Thirty-six hours in, we were fifteen hours behind schedule. As a result, we travelled through the Fraser River Valley during daylight, a beautiful experience most people never get to see. What is usually the highlight of this trip, a few hours through the Rockies, then became a night leg, meaning we would not see them. We were then again delayed in the town of Jaspar, and woke up to the last section of the Rockies, getting the most possible beauty for this journey.

My plan to get off the train in Toronto on Tuesday, have a few free hours there to go to an art museum, then catch a plane to Cleveland were scuttled by the new unknown schedule. When I went to bed on Sunday night, I thought I would be up at 8AM getting off the train in Winnipeg to catch a flight to either Toronto or Cleveland. But, at 8AM we were still at least 6 hours from Winnipeg, so I had another beautiful day on the train, sitting and watching the landscape, reading a book with my music. Later that day, I got off in Winnipeg, went to the airport, got on a 5:30 PM flight, which had a de-icing problem in the -20 degree weather, and my flight was delayed until 9:30, resulting in six hours in the airport. Things moved slowly for me in Canada.

What do the AGO museum in Toronto and Lebron James have to do with one another? I spent the morning touring the AGO and the evening sitting courtside in Cleveland watching Lebron. The texture and subtleness of the art was as beautiful as the movement of these huge athletes up close. Examples below.

One of the privileges in my life is to serve on the Kent State University Board of Trustees. It is a great honor and learning experience for me while I get to bring a west coast/technology industry perspective to a Midwestern public University Board. I spent one full day doing this as I do four times per year. The next day was a company Board meeting in Cleveland. Then, on to Miami.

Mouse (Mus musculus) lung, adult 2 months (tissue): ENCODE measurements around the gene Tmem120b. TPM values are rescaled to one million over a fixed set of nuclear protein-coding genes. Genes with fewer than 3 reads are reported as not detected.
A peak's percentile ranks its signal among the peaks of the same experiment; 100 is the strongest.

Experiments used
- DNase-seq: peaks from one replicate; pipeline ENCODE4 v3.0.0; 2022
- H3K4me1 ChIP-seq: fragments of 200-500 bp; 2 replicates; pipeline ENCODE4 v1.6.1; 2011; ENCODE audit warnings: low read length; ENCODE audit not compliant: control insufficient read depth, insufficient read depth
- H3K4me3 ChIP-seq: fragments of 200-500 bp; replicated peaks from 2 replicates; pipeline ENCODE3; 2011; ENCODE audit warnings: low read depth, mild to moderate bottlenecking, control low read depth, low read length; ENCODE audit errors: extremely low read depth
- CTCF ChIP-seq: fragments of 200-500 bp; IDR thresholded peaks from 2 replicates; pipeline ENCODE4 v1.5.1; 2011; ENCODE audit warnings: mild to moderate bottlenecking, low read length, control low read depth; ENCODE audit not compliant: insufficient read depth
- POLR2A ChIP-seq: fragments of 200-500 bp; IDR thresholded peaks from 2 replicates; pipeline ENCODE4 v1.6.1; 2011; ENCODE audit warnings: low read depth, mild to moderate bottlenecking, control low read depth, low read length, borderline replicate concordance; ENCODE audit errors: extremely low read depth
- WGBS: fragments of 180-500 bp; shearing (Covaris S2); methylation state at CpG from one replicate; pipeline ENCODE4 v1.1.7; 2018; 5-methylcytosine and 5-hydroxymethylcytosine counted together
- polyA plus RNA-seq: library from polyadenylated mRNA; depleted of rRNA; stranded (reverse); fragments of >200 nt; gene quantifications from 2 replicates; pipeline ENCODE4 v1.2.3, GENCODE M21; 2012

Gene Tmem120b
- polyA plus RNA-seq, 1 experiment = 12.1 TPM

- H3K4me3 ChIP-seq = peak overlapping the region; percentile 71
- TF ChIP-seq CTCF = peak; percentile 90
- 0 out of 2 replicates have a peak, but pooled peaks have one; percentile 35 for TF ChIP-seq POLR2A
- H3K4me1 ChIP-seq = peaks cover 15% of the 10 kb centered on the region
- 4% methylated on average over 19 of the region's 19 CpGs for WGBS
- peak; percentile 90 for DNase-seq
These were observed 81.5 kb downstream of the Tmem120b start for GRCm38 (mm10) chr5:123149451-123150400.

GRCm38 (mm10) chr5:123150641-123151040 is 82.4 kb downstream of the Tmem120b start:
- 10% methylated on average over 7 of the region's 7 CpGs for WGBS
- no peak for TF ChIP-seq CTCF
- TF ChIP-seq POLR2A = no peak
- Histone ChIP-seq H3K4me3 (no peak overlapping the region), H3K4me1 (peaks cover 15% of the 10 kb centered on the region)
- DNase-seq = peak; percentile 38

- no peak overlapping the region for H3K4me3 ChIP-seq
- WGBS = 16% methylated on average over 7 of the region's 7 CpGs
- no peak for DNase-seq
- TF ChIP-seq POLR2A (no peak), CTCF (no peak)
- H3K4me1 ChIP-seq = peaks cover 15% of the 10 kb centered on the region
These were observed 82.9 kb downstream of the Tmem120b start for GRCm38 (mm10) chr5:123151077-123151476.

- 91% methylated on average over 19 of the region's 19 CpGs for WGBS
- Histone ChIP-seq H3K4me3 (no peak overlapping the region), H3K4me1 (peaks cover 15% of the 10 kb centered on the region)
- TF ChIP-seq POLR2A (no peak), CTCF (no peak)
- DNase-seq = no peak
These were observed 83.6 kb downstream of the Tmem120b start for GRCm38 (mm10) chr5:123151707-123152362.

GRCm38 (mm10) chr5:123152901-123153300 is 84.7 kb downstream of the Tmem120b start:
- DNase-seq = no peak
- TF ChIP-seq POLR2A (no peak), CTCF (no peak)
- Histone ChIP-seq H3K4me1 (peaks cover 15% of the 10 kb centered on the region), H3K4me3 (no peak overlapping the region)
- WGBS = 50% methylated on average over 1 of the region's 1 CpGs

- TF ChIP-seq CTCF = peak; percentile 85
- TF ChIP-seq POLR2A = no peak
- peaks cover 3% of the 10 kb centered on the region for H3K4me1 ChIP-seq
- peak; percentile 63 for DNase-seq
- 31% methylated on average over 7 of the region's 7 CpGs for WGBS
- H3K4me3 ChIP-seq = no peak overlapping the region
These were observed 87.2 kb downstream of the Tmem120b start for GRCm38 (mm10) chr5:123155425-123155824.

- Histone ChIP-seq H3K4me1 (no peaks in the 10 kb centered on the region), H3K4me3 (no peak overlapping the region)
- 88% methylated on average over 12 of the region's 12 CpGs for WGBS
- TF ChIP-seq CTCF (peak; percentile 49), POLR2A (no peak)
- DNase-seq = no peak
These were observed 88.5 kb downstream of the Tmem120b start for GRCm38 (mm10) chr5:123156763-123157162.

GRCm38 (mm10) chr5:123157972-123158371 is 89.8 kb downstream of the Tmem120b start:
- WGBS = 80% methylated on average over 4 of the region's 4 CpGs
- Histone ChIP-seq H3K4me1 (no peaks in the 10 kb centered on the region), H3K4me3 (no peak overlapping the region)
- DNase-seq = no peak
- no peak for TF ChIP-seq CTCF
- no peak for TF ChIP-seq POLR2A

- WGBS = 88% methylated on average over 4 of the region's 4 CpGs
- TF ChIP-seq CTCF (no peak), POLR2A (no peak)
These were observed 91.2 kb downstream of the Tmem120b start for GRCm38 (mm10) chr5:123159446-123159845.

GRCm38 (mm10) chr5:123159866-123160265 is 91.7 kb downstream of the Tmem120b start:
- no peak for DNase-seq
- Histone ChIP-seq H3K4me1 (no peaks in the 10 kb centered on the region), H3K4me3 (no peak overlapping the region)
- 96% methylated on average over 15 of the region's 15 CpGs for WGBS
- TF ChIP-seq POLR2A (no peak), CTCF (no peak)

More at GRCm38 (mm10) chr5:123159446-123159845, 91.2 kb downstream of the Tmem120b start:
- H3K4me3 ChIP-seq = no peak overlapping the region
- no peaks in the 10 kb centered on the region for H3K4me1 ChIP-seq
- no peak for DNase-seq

Thanks to my friend John Friedman, I have developed an interest in collecting art. After reading Tom Wolfe’s book, Back to Blood last year, I was quite curious about the Art Basel show in Miami in December and so, with its proximity to Costa Rica, this was the perfect thing to do. Miami is home to the shortest skirts, highest heels, and for this week, most amazing display of art imaginable. Knowing a few people in this world, and with John’s guidance, I was fully fascinated and only slightly overwhelmed. My favorite booth was this one with the 1000 teardrops, and a few pieces of art of note that stopped me in my tracks.

From here, as said above, it was on to Costa Rica. As I conclude this log of my trip, in another airport, part way home, I reflect on the diverse nature of this trip, my desire to bookend a time in my life, reflect and sort some things out. From relaxing and contemplating in -30 to +80 weather, train to beach, art to basketball, and industry to friends, and family, I am struck by one thing said by the owner of the resort in Costa Rica. He said to Eve and Joe, “I am so impressed that the two of you would stop your lives in your 20’s to go off and do something that benefits others more than yourselves”. Yeah…me too!

Comment Stream

2 years ago
0

What a wonderful collection of not only your travels, but also the thoughtful reflections they triggered. Thanks for sharing in such a deep & transparent fashion.